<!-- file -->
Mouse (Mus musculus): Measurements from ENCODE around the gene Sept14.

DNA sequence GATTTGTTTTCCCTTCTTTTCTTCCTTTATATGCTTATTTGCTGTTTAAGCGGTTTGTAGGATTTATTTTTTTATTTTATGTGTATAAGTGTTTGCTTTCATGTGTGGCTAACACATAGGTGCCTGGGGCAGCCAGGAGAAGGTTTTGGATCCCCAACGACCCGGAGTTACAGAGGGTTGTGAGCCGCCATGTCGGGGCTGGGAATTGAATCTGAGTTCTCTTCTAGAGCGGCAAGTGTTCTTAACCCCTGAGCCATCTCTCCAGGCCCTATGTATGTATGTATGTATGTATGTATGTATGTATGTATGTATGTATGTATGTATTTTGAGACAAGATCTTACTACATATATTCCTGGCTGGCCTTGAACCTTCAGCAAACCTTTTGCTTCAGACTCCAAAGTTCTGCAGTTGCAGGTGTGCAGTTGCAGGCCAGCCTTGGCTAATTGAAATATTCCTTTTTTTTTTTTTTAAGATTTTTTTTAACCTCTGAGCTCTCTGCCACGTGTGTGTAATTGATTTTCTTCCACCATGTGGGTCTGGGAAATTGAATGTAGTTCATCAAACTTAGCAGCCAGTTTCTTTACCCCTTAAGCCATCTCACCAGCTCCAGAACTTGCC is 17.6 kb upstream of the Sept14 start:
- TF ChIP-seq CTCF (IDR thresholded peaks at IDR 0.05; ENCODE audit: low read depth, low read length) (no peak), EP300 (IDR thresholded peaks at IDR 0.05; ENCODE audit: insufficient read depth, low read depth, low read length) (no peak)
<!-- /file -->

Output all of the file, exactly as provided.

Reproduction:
Mouse (Mus musculus): Measurements from ENCODE around the gene Sept14.

DNA sequence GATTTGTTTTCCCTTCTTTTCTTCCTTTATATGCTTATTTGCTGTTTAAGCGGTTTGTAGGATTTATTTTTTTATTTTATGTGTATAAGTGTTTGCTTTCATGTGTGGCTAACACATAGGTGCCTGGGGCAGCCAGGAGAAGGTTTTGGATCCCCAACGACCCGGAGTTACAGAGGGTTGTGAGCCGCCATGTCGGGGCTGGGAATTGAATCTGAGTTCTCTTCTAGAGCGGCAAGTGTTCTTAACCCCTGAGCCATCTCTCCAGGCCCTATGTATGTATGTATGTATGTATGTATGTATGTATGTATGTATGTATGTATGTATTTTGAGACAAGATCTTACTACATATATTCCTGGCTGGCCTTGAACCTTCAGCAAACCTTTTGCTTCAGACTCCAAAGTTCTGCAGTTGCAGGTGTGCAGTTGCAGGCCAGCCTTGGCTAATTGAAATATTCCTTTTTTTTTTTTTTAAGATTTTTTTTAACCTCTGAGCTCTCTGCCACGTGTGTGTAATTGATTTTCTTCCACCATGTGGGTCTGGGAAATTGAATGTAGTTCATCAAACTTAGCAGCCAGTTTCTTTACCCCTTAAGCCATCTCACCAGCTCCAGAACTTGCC is 17.6 kb upstream of the Sept14 start:
- TF ChIP-seq CTCF (IDR thresholded peaks at IDR 0.05; ENCODE audit: low read depth, low read length) (no peak), EP300 (IDR thresholded peaks at IDR 0.05; ENCODE audit: insufficient read depth, low read depth, low read length) (no peak)